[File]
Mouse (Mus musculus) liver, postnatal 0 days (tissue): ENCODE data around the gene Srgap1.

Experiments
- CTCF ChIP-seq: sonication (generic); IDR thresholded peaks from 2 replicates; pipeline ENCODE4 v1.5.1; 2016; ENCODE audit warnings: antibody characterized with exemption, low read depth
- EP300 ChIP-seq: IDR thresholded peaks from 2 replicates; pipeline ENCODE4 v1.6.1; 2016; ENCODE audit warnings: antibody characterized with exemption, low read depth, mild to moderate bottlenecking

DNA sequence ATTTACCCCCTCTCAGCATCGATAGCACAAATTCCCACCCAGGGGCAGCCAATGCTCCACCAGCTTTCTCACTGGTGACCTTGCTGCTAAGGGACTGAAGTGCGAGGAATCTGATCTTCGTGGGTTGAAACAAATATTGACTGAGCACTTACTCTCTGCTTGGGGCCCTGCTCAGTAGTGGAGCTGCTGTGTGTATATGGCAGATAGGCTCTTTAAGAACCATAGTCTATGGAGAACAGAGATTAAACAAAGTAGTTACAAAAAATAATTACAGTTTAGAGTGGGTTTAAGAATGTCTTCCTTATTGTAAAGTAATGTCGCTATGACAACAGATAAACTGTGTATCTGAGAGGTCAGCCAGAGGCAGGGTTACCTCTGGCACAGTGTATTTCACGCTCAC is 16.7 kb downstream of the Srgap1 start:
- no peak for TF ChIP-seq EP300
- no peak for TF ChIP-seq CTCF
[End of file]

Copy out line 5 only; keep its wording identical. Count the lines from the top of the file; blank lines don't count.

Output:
DNA sequence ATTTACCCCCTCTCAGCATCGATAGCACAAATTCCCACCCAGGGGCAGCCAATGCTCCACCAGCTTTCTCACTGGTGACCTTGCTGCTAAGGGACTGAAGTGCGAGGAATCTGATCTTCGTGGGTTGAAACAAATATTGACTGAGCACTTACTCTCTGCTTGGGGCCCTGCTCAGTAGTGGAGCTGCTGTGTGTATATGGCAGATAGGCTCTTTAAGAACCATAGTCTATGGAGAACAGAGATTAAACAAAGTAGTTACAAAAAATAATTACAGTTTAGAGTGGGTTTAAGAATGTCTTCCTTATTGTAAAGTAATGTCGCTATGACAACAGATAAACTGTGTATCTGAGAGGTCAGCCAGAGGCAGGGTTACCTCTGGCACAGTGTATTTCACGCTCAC is 16.7 kb downstream of the Srgap1 start: